Mohamed A. Gaballa، نويسنده , , Steven Goldman، نويسنده ,
After myocardial infarction (MI), nitric oxide (NO)-mediated vasorelaxation is attenuated in both conduit and resistance arteries. To determine if the attenuated vasorelaxation after MI is due to downregulation of eNOS protein, pharmacological, immunoblotting, and gene transfer of eNOS were performed in rats 3 weeks after MI. Gene transfer was accomplished using a “first-generation” serotype 5, replication-deficient, adenoviral vector (1.2×109pfus) containing eNOS cDNA in the hindlimb vasculature for 30 min. Five days after infection, overexpression of eNOS protein was confirmed by immunohistochemical staining and immunoblotting. Recombinant gene expression was localized primarily to the vascular endothelial cells. After MI, eNOS protein level decreased (3.3±0.9 vs 2.1±0.8 intensity units/μ g protein, n=6, P<0.05); after gene transfer it increased (P<0.05) two-fold to 4.3±1.2 intensity units/μ g protein, n=5. There were no changes in hemodynamics in MI rats transfected with eNOS. Acetylcholine (ACh)-stimulated vasorelaxation was decreased (P<0.05) by 30% after MI and was restored to normal with eNOS transfection. Addition of 100 μ m NG-nitro- -arginine methyl ester ( -NAME) abolished the difference between sham, MI, and MI transfected rats. -arginine (1 m ) restored the ACh-response in MI-transfected rats toward control, but it did not eliminate the difference between MI and sham rats. We conclude that the attenuated endothelial NO-mediated vasorelaxation in the hindlimb after MI is due to a downregulation of eNOS protein and overexpression of eNOS transgene restores normal endothelial NO-mediated vasorelaxation.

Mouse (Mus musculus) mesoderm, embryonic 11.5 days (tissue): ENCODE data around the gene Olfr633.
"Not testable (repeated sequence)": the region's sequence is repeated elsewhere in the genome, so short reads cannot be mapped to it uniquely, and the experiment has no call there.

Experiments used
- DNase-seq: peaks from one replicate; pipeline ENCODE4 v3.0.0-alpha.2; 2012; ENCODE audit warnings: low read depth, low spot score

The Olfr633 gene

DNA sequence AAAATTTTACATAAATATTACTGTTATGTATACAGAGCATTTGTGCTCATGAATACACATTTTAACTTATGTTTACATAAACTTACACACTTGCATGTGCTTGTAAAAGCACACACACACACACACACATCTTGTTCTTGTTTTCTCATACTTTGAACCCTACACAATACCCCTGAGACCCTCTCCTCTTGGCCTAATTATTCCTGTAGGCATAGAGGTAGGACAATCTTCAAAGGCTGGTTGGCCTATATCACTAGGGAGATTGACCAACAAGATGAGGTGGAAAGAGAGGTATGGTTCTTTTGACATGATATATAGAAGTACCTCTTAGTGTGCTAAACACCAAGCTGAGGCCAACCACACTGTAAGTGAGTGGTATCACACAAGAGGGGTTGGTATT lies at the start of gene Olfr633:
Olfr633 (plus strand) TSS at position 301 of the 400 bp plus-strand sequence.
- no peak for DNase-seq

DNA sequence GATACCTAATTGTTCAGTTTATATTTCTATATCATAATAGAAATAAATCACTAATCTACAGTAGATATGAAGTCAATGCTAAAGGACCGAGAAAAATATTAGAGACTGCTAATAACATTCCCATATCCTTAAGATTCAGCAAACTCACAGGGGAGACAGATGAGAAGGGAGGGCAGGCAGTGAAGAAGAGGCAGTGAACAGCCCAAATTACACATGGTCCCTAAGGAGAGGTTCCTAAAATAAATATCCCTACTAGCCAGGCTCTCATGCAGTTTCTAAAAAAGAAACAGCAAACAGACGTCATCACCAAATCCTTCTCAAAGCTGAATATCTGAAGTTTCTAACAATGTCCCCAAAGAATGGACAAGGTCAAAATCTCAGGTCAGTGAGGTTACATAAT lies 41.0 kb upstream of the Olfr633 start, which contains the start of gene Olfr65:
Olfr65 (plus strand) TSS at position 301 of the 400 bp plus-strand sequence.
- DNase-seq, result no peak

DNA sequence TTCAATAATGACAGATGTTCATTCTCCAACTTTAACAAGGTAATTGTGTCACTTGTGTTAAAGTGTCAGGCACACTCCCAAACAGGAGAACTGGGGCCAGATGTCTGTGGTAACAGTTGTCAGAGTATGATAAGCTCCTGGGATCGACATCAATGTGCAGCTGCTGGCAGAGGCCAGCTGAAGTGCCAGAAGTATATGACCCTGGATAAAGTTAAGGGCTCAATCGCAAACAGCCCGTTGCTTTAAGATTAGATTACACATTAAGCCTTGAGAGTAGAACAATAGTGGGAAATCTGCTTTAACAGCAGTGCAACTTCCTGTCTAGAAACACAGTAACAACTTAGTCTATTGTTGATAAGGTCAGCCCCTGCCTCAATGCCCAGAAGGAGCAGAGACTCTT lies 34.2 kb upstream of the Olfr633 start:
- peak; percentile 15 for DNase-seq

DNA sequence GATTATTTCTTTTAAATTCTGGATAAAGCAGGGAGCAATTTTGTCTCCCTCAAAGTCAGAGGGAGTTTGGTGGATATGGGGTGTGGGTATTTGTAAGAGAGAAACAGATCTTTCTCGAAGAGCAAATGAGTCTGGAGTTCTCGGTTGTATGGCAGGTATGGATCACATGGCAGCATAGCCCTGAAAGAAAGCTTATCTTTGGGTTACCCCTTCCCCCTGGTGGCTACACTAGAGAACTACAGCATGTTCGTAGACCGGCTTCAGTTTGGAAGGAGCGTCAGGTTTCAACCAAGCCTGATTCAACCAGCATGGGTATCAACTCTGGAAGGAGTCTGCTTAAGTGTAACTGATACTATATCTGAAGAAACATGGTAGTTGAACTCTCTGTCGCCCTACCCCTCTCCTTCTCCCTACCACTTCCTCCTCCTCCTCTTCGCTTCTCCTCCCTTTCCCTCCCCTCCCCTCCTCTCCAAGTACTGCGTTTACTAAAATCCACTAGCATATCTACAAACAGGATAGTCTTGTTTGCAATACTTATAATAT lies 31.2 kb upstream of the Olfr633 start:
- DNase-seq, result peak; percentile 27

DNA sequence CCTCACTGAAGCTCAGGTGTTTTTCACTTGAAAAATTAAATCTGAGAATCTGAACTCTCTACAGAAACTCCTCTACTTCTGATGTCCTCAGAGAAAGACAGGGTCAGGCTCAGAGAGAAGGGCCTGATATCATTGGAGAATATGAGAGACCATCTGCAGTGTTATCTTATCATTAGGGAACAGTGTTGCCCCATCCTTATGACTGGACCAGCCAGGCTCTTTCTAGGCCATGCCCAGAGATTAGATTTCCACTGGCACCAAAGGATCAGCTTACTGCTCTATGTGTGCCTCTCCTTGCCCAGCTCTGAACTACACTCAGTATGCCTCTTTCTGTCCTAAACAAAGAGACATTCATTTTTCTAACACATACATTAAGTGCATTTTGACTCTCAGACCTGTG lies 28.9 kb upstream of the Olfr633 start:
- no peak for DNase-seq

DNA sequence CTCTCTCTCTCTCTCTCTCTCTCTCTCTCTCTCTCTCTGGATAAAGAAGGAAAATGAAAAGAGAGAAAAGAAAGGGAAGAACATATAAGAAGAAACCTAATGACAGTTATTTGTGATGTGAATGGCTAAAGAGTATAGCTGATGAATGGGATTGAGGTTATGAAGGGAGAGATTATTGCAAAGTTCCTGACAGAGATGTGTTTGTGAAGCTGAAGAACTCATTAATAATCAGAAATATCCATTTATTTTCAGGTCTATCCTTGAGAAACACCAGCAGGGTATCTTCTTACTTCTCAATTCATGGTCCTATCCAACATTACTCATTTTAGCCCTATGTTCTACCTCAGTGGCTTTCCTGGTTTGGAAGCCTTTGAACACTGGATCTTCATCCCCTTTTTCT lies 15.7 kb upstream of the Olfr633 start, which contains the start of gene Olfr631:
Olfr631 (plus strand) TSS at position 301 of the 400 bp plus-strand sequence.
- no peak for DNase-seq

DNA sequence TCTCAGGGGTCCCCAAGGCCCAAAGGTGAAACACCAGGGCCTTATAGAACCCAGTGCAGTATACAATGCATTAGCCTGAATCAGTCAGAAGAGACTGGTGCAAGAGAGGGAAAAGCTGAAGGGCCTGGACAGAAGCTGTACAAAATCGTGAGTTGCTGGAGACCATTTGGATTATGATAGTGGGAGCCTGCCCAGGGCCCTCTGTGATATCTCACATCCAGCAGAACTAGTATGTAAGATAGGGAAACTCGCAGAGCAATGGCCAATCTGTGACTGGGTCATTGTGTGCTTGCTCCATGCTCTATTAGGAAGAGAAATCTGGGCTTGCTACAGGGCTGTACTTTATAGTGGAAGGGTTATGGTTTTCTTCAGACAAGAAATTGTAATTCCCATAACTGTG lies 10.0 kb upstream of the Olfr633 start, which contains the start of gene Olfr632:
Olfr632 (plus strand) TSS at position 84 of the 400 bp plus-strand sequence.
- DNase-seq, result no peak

Gene transfer , myocardial infarction , nitric oxide , Hindlimb vasculature.